It’s sometimes easy to forget that booksellers are the publishers’ primary focus. That’s because marketing used to be about the net sale—the goal was to pull the consumer into the retail store. But, again, that’s no longer the objective of the major publishers’ marketing efforts. Today the goal is to push product—finding ways to ship more books to booksellers. High returns are simply considered part of the cost of doing business. All of the publishers’ marketing efforts are directed toward one goal: generating revenue—up front in the form of large book orders—regardless of returns. Here, don’t confuse revenue with net sales. Revenue is the total sum of the publishers’ billing of books. It doesn’t reflect how many units have actually sold at retail. Finding ways to generate excessive billing without regard to returns is the path that the major publishers have decided to follow.
What it means to you. This huge shift in publishers’ marketing focus is creating enormous problems at every stage along the distribution chain. For you, it can negatively impact the opportunity for your book(s) to sell more copies than are returned. The more you know about the way publishers market books, the better chance you’ll have to offer suggestions to your publisher on how you want your book marketed.
The traditional marketplace.
This section’s focus is strictly confined to the traditional book marketplace: the retailers that sell books and the booksellers that provide the distribution and warehousing of the product. It’s important to understand the different type of book formats published/sold, and the different types of booksellers, as these are the primary factors governing the traditional marketplace and what happens there. Big publishers give little consideration to any market outside those parameters and this is an important fact to consider when you create a marketing plan for your book. There’s virtually no effort made to sell directly to the consumer, your end reader, or to small groups or organizations. If the order doesn’t generate thousands (if not tens of thousands) of copies, then the marketing effort is barely on the radar and the big publishers will make little, if any, effort.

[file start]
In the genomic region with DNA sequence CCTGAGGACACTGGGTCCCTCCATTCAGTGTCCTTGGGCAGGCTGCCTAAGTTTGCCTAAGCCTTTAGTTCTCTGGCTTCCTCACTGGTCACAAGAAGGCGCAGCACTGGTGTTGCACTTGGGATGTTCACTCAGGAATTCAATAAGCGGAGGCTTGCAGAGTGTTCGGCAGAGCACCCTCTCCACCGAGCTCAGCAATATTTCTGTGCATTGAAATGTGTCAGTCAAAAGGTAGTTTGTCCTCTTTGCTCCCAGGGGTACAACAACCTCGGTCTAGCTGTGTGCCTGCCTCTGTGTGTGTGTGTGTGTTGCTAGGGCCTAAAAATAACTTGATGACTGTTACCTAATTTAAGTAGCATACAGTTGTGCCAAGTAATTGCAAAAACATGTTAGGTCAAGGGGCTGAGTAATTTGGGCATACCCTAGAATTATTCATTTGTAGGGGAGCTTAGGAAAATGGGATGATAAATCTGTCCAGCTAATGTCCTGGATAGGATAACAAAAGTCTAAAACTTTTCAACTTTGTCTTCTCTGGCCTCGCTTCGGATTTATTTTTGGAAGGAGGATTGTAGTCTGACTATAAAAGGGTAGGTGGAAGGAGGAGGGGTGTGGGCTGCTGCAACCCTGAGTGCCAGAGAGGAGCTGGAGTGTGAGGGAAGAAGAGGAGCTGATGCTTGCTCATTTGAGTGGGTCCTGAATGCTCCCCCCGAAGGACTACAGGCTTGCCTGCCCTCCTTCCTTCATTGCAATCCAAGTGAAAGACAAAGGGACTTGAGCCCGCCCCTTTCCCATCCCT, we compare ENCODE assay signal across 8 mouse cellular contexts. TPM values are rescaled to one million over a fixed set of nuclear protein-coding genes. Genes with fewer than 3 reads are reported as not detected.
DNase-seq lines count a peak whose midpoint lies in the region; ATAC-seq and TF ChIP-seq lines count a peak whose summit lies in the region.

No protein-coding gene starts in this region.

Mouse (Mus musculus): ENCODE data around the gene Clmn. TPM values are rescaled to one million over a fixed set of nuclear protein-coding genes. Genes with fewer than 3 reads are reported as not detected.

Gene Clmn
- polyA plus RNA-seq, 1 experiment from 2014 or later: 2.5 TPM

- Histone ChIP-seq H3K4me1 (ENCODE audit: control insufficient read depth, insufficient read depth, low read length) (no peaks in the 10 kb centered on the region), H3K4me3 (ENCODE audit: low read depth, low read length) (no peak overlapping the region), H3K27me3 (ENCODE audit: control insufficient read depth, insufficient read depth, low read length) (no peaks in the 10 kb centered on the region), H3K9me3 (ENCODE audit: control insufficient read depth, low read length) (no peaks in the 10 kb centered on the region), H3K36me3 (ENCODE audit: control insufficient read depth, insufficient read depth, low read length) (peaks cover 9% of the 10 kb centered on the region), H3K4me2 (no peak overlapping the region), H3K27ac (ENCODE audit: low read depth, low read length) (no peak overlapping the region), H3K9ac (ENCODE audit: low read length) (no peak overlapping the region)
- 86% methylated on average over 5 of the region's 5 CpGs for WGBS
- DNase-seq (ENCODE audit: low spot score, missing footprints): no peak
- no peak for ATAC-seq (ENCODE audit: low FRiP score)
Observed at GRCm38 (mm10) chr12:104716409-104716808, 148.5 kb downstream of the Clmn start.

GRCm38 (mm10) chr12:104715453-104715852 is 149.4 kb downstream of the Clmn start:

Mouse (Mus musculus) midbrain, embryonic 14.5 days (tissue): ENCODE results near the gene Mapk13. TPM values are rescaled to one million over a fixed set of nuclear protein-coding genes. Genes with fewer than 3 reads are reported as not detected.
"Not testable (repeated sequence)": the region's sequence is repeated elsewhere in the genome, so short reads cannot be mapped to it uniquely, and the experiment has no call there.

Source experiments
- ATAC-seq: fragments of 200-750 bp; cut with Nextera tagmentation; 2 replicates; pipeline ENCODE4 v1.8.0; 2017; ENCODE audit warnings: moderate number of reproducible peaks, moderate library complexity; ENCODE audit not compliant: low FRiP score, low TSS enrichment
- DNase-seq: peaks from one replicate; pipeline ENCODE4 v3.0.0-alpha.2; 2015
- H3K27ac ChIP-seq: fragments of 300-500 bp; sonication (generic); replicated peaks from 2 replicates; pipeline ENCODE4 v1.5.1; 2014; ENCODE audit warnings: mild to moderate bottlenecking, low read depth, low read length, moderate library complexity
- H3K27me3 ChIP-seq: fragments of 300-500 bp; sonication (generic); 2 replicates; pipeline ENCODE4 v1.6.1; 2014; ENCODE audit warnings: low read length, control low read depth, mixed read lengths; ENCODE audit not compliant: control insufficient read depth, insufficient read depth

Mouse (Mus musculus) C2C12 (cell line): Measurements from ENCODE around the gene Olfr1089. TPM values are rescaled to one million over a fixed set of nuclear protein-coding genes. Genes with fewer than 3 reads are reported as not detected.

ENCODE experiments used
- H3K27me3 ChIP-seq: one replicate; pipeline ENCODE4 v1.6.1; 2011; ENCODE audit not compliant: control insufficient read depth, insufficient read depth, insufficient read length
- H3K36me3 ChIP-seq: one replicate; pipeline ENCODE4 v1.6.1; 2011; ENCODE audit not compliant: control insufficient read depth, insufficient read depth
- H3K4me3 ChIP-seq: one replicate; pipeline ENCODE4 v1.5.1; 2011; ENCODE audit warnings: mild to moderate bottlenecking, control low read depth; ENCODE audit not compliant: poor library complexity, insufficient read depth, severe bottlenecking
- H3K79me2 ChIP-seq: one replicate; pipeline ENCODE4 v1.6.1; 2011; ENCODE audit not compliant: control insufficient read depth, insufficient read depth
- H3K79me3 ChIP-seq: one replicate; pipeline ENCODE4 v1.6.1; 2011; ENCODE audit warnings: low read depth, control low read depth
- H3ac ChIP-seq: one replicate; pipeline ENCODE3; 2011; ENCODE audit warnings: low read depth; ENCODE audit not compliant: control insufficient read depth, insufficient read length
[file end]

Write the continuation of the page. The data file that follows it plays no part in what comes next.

What it means to you. Being confined to tradition is a huge weakness of the major publishers and one area that you, as an author, need to pay particular attention to. If you’re a self-published author, or a small press is publishing your book, keep in mind the traditional book marketplace is very competitive and difficult to penetrate. You must be creative in your thinking about marketing. For example, if you’ve written a children’s book where the main character is an animal, why not focus some of your marketing to pet stores and their customers? This is the kind of retailer that may not, as a rule, sell books; however, they might be tempted if you create an effective marketing plan. It’s definitely the kind of retailer well beyond the traditional marketplace where major publishers are most comfortable.